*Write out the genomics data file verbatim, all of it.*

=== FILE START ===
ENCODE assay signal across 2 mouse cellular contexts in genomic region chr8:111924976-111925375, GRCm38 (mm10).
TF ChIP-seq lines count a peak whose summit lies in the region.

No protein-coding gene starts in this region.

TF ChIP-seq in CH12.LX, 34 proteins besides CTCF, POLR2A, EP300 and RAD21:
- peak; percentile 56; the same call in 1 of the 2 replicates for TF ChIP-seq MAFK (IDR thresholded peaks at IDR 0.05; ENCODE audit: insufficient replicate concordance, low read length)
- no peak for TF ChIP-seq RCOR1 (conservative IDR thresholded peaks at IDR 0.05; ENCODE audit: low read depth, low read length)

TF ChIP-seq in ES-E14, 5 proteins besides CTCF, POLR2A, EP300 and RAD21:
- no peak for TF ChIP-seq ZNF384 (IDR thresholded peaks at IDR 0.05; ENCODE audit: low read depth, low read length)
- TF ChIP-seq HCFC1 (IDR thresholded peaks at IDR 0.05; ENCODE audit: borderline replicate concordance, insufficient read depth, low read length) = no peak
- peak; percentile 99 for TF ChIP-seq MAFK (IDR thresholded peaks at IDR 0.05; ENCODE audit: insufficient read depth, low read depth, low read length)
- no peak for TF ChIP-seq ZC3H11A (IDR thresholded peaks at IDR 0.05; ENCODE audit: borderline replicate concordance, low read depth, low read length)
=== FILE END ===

ENCODE assay signal across 2 mouse cellular contexts in genomic region chr8:111924976-111925375, GRCm38 (mm10).
TF ChIP-seq lines count a peak whose summit lies in the region.

No protein-coding gene starts in this region.

TF ChIP-seq in CH12.LX, 34 proteins besides CTCF, POLR2A, EP300 and RAD21:
- peak; percentile 56; the same call in 1 of the 2 replicates for TF ChIP-seq MAFK (IDR thresholded peaks at IDR 0.05; ENCODE audit: insufficient replicate concordance, low read length)
- no peak for TF ChIP-seq RCOR1 (conservative IDR thresholded peaks at IDR 0.05; ENCODE audit: low read depth, low read length)

TF ChIP-seq in ES-E14, 5 proteins besides CTCF, POLR2A, EP300 and RAD21:
- no peak for TF ChIP-seq ZNF384 (IDR thresholded peaks at IDR 0.05; ENCODE audit: low read depth, low read length)
- TF ChIP-seq HCFC1 (IDR thresholded peaks at IDR 0.05; ENCODE audit: borderline replicate concordance, insufficient read depth, low read length) = no peak
- peak; percentile 99 for TF ChIP-seq MAFK (IDR thresholded peaks at IDR 0.05; ENCODE audit: insufficient read depth, low read depth, low read length)
- no peak for TF ChIP-seq ZC3H11A (IDR thresholded peaks at IDR 0.05; ENCODE audit: borderline replicate concordance, low read depth, low read length)